I am working on a python2 package in which the setup.py contains some custom install commands. These commands actually build some Rust code and output some .dylib files that are moved into the python package.

An important point is that the Rust code is outside the python package.

setuptools is supposed to detect automatically if the python package is pure python or platform specific (if it contains some C extensions for instance). In my case, when I run python setup.py bdist_wheel, the generated wheel is tagged as a pure python wheel: <package_name>-<version>-py2-none-any.whl. This is problematic because I need to run this code on different platforms, and thus I need to generated one wheel per platform.

Is there a way, when building a wheel, to force the build to be platform specific ?


Here's the code that I usually look at from uwsgi

The basic approach is:


# ...

    from wheel.bdist_wheel import bdist_wheel as _bdist_wheel
    class bdist_wheel(_bdist_wheel):
        def finalize_options(self):
            self.root_is_pure = False
except ImportError:
    bdist_wheel = None

    # ...
    cmdclass={'bdist_wheel': bdist_wheel},

The root_is_pure bit tells the wheel machinery to build a non-purelib (pyX-none-any) wheel. You can also get fancier by saying there are binary platform-specific components but no cpython abi specific components.

  • Thanks a lot, exactly what I was looking for :) – Adrien Ball Jul 18 '17 at 9:48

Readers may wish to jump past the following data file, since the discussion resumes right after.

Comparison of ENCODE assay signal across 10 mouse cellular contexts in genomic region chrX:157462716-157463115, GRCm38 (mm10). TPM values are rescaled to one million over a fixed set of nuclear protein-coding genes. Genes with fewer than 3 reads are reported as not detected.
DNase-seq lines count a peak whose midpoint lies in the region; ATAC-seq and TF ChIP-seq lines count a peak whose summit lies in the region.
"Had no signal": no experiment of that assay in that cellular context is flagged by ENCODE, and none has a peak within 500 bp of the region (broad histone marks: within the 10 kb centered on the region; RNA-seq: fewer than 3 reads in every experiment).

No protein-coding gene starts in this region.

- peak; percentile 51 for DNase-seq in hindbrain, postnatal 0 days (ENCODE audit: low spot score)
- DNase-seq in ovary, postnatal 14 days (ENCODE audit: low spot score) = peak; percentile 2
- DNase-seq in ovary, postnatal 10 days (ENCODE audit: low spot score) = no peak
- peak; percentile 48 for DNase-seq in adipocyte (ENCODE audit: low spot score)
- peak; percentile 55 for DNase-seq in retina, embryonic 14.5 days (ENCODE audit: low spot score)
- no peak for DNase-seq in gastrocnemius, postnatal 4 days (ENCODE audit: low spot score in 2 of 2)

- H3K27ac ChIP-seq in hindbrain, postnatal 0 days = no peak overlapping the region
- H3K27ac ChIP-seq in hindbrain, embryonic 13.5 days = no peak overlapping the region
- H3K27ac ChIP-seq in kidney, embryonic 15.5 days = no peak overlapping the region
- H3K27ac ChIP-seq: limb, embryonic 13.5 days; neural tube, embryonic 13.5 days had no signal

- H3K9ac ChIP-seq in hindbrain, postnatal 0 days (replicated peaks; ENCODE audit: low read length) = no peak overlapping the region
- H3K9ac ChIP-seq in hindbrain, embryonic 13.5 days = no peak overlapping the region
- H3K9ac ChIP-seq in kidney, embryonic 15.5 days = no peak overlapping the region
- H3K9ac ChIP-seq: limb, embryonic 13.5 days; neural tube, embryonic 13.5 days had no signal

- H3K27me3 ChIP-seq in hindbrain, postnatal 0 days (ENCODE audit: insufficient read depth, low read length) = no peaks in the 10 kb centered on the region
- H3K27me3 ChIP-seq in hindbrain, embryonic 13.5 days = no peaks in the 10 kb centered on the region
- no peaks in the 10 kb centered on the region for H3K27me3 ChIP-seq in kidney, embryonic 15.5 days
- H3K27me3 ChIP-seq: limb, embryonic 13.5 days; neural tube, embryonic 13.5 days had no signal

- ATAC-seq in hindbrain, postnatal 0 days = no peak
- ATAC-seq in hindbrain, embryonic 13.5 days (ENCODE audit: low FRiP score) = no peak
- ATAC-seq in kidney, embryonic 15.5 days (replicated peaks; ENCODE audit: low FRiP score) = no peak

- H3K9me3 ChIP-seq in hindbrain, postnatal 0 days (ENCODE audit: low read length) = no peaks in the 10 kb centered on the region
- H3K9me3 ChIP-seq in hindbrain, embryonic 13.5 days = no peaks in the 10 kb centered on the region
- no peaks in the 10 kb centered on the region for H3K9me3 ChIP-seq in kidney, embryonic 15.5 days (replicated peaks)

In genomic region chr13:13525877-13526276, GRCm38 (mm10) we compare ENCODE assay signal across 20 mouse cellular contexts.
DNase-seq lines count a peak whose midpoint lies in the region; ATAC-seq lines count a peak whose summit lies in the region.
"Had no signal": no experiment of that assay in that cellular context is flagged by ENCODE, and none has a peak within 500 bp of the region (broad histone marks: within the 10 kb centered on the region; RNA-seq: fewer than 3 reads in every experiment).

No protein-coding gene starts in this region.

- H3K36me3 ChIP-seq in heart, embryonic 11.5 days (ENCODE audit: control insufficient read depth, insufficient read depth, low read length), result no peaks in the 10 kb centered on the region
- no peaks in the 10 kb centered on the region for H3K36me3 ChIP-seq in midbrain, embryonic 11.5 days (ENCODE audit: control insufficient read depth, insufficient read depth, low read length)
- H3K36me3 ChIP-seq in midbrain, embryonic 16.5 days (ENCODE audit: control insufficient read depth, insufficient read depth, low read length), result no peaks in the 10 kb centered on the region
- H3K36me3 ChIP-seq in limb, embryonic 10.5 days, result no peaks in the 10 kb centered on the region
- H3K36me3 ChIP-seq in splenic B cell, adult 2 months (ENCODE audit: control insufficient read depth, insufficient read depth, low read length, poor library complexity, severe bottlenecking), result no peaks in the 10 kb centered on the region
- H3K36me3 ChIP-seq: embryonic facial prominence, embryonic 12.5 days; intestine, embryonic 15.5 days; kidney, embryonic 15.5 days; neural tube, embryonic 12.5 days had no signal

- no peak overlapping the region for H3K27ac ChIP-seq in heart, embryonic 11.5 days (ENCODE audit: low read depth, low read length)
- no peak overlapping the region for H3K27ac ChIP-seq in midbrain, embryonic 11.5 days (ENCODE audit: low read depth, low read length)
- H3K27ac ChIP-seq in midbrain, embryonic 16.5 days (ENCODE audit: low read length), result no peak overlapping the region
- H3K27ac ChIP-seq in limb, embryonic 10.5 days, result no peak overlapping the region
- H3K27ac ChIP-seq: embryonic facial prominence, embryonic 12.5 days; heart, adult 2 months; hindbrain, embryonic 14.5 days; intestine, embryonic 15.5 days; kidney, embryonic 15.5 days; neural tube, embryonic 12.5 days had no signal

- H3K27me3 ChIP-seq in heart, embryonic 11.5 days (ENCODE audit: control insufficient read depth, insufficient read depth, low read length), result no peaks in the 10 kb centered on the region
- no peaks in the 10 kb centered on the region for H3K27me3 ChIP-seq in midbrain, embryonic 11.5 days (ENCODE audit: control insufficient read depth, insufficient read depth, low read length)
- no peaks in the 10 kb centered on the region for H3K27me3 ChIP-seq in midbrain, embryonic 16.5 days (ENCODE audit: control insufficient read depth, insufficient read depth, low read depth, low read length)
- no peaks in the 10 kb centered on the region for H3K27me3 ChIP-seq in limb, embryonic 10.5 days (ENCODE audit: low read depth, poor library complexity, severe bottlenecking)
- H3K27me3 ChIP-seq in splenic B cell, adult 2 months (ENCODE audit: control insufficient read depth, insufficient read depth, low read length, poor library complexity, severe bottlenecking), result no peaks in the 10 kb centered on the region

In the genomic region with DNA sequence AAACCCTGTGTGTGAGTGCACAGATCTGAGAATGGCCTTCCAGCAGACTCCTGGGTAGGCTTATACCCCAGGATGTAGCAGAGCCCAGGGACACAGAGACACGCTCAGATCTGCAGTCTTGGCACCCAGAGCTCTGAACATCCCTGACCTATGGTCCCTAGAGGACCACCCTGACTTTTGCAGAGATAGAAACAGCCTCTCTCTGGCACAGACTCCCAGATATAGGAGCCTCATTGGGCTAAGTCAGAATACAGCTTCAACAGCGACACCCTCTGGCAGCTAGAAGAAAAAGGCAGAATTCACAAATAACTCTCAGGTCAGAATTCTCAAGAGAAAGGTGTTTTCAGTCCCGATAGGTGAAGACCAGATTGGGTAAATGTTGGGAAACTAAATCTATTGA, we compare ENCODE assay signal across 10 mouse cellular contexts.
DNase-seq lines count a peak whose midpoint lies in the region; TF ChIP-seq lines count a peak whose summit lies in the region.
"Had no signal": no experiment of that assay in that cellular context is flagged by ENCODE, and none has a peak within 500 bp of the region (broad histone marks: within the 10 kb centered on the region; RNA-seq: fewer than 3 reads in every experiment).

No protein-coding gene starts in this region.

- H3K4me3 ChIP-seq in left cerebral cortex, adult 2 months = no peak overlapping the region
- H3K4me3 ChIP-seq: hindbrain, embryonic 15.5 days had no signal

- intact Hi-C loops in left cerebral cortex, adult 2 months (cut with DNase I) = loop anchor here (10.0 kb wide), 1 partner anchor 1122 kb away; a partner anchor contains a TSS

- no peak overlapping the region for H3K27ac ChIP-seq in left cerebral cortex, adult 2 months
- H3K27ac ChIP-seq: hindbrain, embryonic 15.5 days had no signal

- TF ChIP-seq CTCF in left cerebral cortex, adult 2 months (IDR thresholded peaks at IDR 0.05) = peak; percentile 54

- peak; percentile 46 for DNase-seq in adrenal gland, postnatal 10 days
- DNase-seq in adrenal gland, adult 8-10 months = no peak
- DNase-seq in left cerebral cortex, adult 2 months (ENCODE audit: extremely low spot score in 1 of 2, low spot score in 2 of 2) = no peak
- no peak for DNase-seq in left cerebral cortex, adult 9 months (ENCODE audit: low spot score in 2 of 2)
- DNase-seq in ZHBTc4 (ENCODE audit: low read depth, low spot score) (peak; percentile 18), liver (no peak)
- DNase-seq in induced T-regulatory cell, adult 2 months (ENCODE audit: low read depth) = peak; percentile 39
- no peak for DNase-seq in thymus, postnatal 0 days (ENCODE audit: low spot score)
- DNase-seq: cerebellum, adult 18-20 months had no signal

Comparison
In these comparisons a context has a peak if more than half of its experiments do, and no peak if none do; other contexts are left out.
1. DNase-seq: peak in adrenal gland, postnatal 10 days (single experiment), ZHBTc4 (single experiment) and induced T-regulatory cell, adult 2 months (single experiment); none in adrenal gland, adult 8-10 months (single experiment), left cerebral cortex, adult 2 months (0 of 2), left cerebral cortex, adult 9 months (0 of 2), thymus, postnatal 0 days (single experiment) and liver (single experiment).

• Calling bdist_wheel.finalize_options(self) will end up calling itself recursively. You want to call the fn from "_bdist_wheel" instead. – prac Aug 23 '17 at 23:49
  • @prac indeed! I missed that bit while renaming in the copy pasted code -- I've gone ahead and fixed it – Anthony Sottile Aug 24 '17 at 0:40

The modules setuptools, distutils and wheel decide whether a python distribution is pure by checking if it has ext_modules.

If you build an external module on your own, you can still list it in ext_modules so that the building tools know it exists. The trick is to provide an empty list of sources so that setuptools and distutils will not try to build it. For example,


This solution worked better for me than patching the bdist_wheel command. The reason is that bdist_wheel calls the install command internally and that command checks again for the existence of ext_modules to decide between purelib or platlib install. If you don't list the external module, you end up with the lib installed in a purelib subfolder inside the wheel. That causes problems when using auditwheel repair, which complains about the extensions being installed in a purelib folder.

  • This seems like a neat solution but causes an error in distutils/_msvccompiler.py on Windows builds, where I needed it :( – Cas May 22 at 20:35

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